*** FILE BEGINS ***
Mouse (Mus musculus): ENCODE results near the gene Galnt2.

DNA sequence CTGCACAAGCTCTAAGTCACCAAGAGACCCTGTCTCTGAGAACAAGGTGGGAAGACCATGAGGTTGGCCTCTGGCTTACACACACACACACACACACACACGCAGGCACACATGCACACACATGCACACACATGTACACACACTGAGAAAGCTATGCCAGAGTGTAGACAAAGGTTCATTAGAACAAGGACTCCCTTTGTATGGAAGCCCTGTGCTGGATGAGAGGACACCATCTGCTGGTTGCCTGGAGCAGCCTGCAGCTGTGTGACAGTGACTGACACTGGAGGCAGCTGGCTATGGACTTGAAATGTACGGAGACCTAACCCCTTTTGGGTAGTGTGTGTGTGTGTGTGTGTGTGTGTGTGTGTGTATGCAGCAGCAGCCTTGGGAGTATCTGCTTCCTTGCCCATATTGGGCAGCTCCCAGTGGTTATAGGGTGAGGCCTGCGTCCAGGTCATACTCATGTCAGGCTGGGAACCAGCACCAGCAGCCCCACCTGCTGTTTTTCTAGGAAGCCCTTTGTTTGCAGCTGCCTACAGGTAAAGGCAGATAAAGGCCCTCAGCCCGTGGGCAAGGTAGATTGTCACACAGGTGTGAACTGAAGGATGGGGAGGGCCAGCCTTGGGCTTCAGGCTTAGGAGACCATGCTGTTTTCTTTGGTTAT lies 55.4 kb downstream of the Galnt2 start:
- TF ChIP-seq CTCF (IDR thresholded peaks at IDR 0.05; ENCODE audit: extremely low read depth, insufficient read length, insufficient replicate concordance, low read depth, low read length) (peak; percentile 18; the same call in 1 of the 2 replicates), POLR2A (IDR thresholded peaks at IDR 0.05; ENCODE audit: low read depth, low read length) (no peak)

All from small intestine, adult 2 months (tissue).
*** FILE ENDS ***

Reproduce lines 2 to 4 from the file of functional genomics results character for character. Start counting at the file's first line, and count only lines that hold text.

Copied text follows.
DNA sequence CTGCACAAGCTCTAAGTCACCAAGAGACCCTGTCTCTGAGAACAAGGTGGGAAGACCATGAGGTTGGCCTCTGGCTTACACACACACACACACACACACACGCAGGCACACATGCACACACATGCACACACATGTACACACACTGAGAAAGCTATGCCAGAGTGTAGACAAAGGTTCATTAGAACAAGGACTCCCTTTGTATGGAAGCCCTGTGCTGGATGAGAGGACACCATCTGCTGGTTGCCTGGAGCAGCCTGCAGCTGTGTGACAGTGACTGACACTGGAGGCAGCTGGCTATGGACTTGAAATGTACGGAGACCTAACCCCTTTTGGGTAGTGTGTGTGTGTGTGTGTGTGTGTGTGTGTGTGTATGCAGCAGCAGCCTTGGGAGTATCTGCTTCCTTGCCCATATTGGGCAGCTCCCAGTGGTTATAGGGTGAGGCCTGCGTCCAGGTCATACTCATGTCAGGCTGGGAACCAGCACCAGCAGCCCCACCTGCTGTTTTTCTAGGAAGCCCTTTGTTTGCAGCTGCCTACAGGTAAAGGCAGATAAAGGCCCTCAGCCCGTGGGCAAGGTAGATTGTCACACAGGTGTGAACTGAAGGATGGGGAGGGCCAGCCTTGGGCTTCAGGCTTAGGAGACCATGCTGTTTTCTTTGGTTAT lies 55.4 kb downstream of the Galnt2 start:
- TF ChIP-seq CTCF (IDR thresholded peaks at IDR 0.05; ENCODE audit: extremely low read depth, insufficient read length, insufficient replicate concordance, low read depth, low read length) (peak; percentile 18; the same call in 1 of the 2 replicates), POLR2A (IDR thresholded peaks at IDR 0.05; ENCODE audit: low read depth, low read length) (no peak)

All from small intestine, adult 2 months (tissue).